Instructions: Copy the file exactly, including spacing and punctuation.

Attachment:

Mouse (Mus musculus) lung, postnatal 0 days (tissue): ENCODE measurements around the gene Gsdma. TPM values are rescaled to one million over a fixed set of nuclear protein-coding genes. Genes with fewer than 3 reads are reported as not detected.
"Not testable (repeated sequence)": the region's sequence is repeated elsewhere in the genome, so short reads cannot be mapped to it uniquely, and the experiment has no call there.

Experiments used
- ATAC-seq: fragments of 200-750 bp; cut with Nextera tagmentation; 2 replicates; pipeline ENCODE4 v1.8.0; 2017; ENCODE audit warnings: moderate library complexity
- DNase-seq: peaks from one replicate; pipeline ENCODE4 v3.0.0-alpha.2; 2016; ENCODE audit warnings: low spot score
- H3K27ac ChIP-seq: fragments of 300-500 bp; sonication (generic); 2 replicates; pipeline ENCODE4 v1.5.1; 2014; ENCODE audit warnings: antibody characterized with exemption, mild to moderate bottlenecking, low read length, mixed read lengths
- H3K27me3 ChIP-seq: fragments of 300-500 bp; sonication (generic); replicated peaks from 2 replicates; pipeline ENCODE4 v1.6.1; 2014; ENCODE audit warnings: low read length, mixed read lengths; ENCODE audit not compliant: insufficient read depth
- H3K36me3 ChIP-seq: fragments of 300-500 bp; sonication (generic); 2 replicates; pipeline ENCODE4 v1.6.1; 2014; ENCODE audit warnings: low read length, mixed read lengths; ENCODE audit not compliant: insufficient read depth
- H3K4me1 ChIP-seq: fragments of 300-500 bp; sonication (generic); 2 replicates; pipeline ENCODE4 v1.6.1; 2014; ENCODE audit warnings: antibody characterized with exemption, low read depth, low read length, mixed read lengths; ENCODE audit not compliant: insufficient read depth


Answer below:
Mouse (Mus musculus) lung, postnatal 0 days (tissue): ENCODE measurements around the gene Gsdma. TPM values are rescaled to one million over a fixed set of nuclear protein-coding genes. Genes with fewer than 3 reads are reported as not detected.
"Not testable (repeated sequence)": the region's sequence is repeated elsewhere in the genome, so short reads cannot be mapped to it uniquely, and the experiment has no call there.

Experiments used
- ATAC-seq: fragments of 200-750 bp; cut with Nextera tagmentation; 2 replicates; pipeline ENCODE4 v1.8.0; 2017; ENCODE audit warnings: moderate library complexity
- DNase-seq: peaks from one replicate; pipeline ENCODE4 v3.0.0-alpha.2; 2016; ENCODE audit warnings: low spot score
- H3K27ac ChIP-seq: fragments of 300-500 bp; sonication (generic); 2 replicates; pipeline ENCODE4 v1.5.1; 2014; ENCODE audit warnings: antibody characterized with exemption, mild to moderate bottlenecking, low read length, mixed read lengths
- H3K27me3 ChIP-seq: fragments of 300-500 bp; sonication (generic); replicated peaks from 2 replicates; pipeline ENCODE4 v1.6.1; 2014; ENCODE audit warnings: low read length, mixed read lengths; ENCODE audit not compliant: insufficient read depth
- H3K36me3 ChIP-seq: fragments of 300-500 bp; sonication (generic); 2 replicates; pipeline ENCODE4 v1.6.1; 2014; ENCODE audit warnings: low read length, mixed read lengths; ENCODE audit not compliant: insufficient read depth
- H3K4me1 ChIP-seq: fragments of 300-500 bp; sonication (generic); 2 replicates; pipeline ENCODE4 v1.6.1; 2014; ENCODE audit warnings: antibody characterized with exemption, low read depth, low read length, mixed read lengths; ENCODE audit not compliant: insufficient read depth